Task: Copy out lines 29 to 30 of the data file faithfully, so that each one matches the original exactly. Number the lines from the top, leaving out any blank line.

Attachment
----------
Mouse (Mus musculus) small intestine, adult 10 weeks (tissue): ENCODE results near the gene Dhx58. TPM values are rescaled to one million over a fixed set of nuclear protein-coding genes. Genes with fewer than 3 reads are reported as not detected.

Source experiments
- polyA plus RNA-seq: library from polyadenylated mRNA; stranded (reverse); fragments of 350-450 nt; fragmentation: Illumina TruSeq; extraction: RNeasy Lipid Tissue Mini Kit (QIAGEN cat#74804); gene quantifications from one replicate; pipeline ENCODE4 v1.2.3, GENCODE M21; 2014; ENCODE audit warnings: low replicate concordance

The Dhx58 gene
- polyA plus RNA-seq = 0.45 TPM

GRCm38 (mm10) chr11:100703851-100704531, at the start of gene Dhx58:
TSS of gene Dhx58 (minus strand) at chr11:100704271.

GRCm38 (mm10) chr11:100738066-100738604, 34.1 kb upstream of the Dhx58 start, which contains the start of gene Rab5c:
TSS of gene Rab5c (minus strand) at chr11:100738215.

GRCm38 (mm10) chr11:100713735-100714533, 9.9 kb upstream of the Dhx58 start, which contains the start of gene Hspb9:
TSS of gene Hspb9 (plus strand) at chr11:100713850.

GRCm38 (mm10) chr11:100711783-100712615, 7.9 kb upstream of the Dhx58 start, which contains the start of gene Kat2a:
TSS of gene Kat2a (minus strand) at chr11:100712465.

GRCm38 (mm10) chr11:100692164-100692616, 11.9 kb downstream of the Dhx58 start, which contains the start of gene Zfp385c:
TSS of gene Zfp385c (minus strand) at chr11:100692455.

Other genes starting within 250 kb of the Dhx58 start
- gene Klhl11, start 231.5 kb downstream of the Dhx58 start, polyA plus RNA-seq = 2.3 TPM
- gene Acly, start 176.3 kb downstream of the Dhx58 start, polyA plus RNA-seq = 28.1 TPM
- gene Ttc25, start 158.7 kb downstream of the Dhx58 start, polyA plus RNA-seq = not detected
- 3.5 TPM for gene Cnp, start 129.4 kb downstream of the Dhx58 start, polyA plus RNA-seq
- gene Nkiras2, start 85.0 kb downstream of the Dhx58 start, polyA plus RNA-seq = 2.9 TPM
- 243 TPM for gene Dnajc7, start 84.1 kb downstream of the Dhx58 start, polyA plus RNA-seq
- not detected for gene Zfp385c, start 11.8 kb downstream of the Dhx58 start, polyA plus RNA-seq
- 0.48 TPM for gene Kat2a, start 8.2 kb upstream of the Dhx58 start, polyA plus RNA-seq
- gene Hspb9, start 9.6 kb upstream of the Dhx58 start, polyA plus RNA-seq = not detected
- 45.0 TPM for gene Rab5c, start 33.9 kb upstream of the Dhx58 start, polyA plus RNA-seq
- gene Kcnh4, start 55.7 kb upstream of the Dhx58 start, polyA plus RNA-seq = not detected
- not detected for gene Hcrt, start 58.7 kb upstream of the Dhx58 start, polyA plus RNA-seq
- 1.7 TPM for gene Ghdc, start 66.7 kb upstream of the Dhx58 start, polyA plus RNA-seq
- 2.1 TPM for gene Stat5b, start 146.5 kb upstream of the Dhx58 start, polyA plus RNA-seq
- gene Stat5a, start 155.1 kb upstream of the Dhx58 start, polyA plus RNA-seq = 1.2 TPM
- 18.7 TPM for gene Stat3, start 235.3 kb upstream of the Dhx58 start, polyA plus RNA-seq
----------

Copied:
- 1.7 TPM for gene Ghdc, start 66.7 kb upstream of the Dhx58 start, polyA plus RNA-seq
- 2.1 TPM for gene Stat5b, start 146.5 kb upstream of the Dhx58 start, polyA plus RNA-seq